Tag Archive | plinky

Seth and Penny

This is a Plinky post answering the question “What is your earliest memory?”

My earliest memories come courtesy of the teenagers who lived kitty-corner to my family when I was a small child. At the time, my family lived in a community too small to be called a town–perhaps even, too small to be called a village.

There was a post office, but the nearest place to buy gas or groceries was a half hour away. Rather than load a three and four year old into the car to go shopping, Seth and Penny from across the street would watch us when Mom needed to go to town to run errands.

Honestly, I don’t remember which of these two memories happened first, so I’m going to include them both.

One, Penny, my sister and I were in the front yard of our house. Penny and my sister were talking about dreams, and, being three, I didn’t know what a dream was, so I asked.

Penny answered “A dream is what you see when you close your eyes.” So I closed my eyes. I didn’t see anything, so I made something up. I said that I dreamed I was a dancer.

The other memory comes from Seth. Our house was built in the 1940s, and had been added on at least once by the time my family lived there (it had, incidentally, been built by my Grandfather, and it was the house my Mom grew up in too. My sister and I used to fight over who was going to live in the house when we grew up.) As part of the add-ons, there was a rather awkward basement, where the TV would go to live during summer months. Once, when Seth was watching us, he told us “There’s a ghost in the basement, and if you go downstairs, it’s going to get you!”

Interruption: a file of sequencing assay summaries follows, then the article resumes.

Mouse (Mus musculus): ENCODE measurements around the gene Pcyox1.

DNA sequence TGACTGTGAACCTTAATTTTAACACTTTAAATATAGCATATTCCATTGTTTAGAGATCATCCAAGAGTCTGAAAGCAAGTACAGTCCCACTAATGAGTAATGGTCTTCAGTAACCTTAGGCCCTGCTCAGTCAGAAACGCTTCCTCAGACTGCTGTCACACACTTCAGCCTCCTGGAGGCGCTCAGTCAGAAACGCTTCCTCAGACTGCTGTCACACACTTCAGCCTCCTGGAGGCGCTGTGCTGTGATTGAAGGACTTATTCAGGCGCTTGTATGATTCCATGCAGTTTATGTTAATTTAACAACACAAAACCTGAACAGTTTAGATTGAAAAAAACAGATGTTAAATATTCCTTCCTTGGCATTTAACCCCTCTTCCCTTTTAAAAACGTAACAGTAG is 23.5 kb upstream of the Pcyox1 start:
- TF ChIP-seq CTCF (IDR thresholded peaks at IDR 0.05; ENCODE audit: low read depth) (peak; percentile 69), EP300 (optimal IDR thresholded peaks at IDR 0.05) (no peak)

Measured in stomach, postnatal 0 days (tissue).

Now, I don’t know if Seth didn’t want to go in the basement, or if he was just messing with us, or if he really believed that our basement was haunted. What I do know, is for a long time after we were told that, my sister and I were both afraid to go downstairs by ourselves. Even after the TV moved downstairs for the summer, we were afraid to go in one of the two basement bedrooms–because it had hunting bows hanging on the wall, and we thought the ghost would shoot us.

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Desert Girl

This is a Plinky post in answer to the prompt “Begin writing the first chapter of your memoir”

There is an importance to place. While we are who we are, where we are effects us in strange ways. I would not be the person I am today had I grown up on the beach, or in a forest. I am a desert girl.

The desert stretches out around me.

Grass gives way to sagebrush, which in turn yields to the brittle cedar and juniper, and all yield to the white hardpan where nothing can grow. Hills rise and fall, and turn into mountains.